It's been a busy few months, with plenty of research work and editing to be getting on with. Much of my time has been spent down at TNA, where I have been immersed in the mysteries of ADM 12, which contains the so-called Index and Digest volumes that should, in theory, provide access to documents contained in ADM 1 and elsewhere. The contents of at least some of the I&D volumes are, however, quite baffling; indeed, even the staff at TNA have been confounded by some of the cryptic references I have turned up. Why the Admiralty chose to instigate such an impenetrable system can only be a matter for speculation; one eminent historian I spoke to at the reception to celebrate the 40th anniversary of the founding of the Journal of Imperial and Commonwealth History mischievously suggested that 'talent' in the nineteenth century preferred the Foreign Office and the Colonial Office to the backwaters of the Admiralty, and the record-keeping system of which I complained was one manifestation of that dearth of adminstrative ability. I'm not sure about that, but whilst not expecting any government department to organise its records with the covenience of future historians in mind, surely they could have come up with something more usable.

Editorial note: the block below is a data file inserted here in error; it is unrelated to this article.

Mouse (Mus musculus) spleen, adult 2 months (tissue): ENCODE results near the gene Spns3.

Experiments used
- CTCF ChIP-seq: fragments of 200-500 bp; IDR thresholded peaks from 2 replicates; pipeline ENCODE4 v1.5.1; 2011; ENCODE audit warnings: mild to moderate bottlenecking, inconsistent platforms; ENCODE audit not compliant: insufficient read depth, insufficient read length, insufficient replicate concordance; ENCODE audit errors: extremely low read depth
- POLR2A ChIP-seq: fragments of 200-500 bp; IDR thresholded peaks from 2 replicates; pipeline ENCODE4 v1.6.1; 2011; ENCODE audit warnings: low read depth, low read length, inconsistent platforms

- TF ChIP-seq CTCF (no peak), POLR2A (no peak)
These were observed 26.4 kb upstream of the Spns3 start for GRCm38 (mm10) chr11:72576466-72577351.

Also of interest was some work I did for a scholar in Australia who was interested in an obscure article from The Spectator that dwelt on the fate of two Aborigines who were executed in Western Australia in the early 1840s; there is evidence of a miscarriage of justice, a gentle euphemism for state murder if ever there was one. It took some time, but I'm pleased to say that I eventually found the relevant piece. Curious to relate, given that magazine's general temper today, the author was highly sympathetic to the plight of the victims.